California has by far and away been the most aggressive state when it comes to smart meter deployments. The state's utilities have fought protesters along the way, but have managed to roll out millions of the devices. While this is great for the smart grid and for the utilities who now get a constant stream of real-time information about energy demand from their customers via the wireless meters, customers still haven't had an in-home way to view their own energy use.
Many utilities offer ways for smart-meter-connected homes to log onto the utilities' web portals and view energy history information, but it's usually day-old information, not a real-time stream.One California utility has launched a program to encourage customers to buy devices that will let them have a smart-meter-to-home energy device connection that will enable them to see that stream of information right in their homes. Southern California Edison is offering a $50 rebate for the Rainforest Energy Monitoring Unit (EMU), an LCD-screen energy display unit that will give eight-second updates on their current home energy usage along, accumulated usage and pricing information, as well as any other messages from the utility.
Having the information presented in such a convenient way can help customers manage their energy use and save energy and money where they can.
The device itself costs $59, so customers only have to put in about $10 to get all of that information displayed right in front of them. The device doesn't require any special installation; just plug it in, go through a quick set up process with the utility and you're done.
Other utilities have tried smart-meter-to-home programs, but this one is larger than most, mainly because there are so many different technologies right now to choose from that there hasn't been a consolidated effort.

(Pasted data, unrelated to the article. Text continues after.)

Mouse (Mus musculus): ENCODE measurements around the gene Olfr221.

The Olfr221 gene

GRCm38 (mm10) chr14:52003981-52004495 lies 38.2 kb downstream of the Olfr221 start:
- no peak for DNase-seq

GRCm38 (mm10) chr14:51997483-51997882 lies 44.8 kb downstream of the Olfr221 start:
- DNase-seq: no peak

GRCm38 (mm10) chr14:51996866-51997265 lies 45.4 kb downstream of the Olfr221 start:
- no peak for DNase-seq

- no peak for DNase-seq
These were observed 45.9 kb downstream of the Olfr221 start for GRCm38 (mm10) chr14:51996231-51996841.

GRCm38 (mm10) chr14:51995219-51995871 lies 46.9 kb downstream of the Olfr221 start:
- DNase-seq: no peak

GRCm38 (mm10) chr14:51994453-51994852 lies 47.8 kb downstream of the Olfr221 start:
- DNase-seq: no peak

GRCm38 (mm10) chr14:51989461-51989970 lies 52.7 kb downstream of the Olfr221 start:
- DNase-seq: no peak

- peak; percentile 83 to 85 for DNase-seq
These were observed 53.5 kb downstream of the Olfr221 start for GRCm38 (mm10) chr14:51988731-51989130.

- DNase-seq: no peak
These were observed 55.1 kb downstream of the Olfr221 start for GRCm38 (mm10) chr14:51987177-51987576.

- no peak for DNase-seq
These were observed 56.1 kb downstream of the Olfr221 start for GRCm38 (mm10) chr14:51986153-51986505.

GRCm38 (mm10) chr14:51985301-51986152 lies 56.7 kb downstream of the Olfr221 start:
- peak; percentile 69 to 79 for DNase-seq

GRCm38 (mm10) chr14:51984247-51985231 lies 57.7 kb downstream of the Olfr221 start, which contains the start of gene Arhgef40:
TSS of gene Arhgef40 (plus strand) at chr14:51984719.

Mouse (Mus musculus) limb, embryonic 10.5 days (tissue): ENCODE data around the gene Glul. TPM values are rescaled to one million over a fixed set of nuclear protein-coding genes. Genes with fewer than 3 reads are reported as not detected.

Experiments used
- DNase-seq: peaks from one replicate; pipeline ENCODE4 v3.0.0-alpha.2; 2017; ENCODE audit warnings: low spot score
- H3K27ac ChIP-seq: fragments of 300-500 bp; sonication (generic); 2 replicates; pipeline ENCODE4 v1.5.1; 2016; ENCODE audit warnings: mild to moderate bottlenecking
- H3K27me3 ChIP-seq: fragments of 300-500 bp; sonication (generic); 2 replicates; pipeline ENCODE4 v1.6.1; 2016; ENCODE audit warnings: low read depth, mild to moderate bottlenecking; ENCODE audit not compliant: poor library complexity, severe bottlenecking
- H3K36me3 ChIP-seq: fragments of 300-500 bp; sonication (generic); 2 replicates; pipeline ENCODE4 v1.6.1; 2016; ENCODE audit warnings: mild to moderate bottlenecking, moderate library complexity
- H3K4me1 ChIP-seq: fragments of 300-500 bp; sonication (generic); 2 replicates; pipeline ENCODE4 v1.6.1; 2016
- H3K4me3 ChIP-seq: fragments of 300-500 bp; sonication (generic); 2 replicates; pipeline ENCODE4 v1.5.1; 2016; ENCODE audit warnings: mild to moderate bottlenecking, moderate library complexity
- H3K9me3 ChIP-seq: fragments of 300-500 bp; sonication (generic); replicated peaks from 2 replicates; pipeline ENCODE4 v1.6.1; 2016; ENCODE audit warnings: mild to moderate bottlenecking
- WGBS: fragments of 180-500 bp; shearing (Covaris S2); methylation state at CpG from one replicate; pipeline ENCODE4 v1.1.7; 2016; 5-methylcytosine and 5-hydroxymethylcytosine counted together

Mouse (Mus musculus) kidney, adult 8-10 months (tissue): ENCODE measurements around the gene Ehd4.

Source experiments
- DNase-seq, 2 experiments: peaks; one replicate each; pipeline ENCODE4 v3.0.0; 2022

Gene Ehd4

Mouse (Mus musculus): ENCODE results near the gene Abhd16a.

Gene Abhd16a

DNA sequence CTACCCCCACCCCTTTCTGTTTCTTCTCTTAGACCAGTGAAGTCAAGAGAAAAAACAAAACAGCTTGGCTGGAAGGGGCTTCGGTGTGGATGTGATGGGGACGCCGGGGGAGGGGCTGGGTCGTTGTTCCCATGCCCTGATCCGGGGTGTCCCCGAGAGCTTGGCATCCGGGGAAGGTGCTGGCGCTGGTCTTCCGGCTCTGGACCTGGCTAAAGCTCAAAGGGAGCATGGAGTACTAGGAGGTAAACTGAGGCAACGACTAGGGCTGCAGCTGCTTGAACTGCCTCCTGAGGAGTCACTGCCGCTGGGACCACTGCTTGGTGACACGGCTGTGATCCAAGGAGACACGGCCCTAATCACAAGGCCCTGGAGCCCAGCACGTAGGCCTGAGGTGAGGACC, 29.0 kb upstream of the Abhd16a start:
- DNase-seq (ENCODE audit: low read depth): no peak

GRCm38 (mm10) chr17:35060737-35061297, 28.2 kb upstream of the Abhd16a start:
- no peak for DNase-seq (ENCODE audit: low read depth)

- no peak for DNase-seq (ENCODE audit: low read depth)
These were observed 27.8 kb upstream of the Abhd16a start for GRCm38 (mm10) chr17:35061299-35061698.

Greentech Media reports, "It’s all part of a big new push in California to make smart meter available to utility customers. SCE and fellow utilities San Diego Gas & Electric and Pacific Gas & Electric have deployed smart meters through almost all of their territories, and they’ve also been piloting ZigBee meter-to-home technologies for years now. But they’ve been slower to meet the California Public Utilities Commission’s requests to turn those smart meters’ ZigBee radios on en masse.
Beyond the cost and complexity of turning on a whole new communications and control channel for multi-million-endpoint AMI networks, there’s the question of which technologies to sink investment into, and when to do so. PG&E has argued that the industry should wait for a key standard for home automation, Smart Energy Profile 2.0, to be formalized before proceeding with commercial-scale deployments."
SCE has decided on a method which involves tagging each Zigbee-enabled EMU device sold with a unique identifying number, then homeowners have to log into a utility web portal (or call an 800 number) and give that code to have their device synched up to their home’s smart meter.
San Diego Gas & Electric plans on offering a similar Rainforest EMU rebate program too in the coming weeks.